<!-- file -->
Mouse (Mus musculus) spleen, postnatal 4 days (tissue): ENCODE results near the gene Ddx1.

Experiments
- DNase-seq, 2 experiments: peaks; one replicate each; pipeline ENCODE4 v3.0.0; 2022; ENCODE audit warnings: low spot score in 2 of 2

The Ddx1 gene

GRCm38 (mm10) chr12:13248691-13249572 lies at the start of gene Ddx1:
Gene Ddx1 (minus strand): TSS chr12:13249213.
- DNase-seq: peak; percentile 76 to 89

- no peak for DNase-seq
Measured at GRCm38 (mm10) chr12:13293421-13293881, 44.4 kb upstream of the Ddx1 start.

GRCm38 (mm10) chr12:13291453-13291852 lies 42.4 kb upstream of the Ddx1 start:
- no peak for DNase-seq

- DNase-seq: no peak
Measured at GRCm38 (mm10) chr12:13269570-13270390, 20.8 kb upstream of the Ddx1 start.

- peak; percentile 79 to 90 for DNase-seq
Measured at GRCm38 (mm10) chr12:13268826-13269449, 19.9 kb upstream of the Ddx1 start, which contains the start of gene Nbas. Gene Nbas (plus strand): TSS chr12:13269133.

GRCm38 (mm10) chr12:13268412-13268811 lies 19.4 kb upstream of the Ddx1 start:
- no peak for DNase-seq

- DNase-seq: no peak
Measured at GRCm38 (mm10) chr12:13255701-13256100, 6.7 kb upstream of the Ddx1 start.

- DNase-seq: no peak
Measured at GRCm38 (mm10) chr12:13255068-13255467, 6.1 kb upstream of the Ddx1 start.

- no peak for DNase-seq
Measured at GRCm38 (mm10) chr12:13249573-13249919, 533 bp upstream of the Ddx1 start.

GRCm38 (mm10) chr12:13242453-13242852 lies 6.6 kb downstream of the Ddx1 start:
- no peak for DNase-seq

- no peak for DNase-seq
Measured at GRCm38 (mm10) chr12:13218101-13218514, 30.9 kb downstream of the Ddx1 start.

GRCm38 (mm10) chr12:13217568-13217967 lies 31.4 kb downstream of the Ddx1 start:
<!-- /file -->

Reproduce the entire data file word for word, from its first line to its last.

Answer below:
Mouse (Mus musculus) spleen, postnatal 4 days (tissue): ENCODE results near the gene Ddx1.

Experiments
- DNase-seq, 2 experiments: peaks; one replicate each; pipeline ENCODE4 v3.0.0; 2022; ENCODE audit warnings: low spot score in 2 of 2

The Ddx1 gene

GRCm38 (mm10) chr12:13248691-13249572 lies at the start of gene Ddx1:
Gene Ddx1 (minus strand): TSS chr12:13249213.
- DNase-seq: peak; percentile 76 to 89

- no peak for DNase-seq
Measured at GRCm38 (mm10) chr12:13293421-13293881, 44.4 kb upstream of the Ddx1 start.

GRCm38 (mm10) chr12:13291453-13291852 lies 42.4 kb upstream of the Ddx1 start:
- no peak for DNase-seq

- DNase-seq: no peak
Measured at GRCm38 (mm10) chr12:13269570-13270390, 20.8 kb upstream of the Ddx1 start.

- peak; percentile 79 to 90 for DNase-seq
Measured at GRCm38 (mm10) chr12:13268826-13269449, 19.9 kb upstream of the Ddx1 start, which contains the start of gene Nbas. Gene Nbas (plus strand): TSS chr12:13269133.

GRCm38 (mm10) chr12:13268412-13268811 lies 19.4 kb upstream of the Ddx1 start:
- no peak for DNase-seq

- DNase-seq: no peak
Measured at GRCm38 (mm10) chr12:13255701-13256100, 6.7 kb upstream of the Ddx1 start.

- DNase-seq: no peak
Measured at GRCm38 (mm10) chr12:13255068-13255467, 6.1 kb upstream of the Ddx1 start.

- no peak for DNase-seq
Measured at GRCm38 (mm10) chr12:13249573-13249919, 533 bp upstream of the Ddx1 start.

GRCm38 (mm10) chr12:13242453-13242852 lies 6.6 kb downstream of the Ddx1 start:
- no peak for DNase-seq

- no peak for DNase-seq
Measured at GRCm38 (mm10) chr12:13218101-13218514, 30.9 kb downstream of the Ddx1 start.

GRCm38 (mm10) chr12:13217568-13217967 lies 31.4 kb downstream of the Ddx1 start: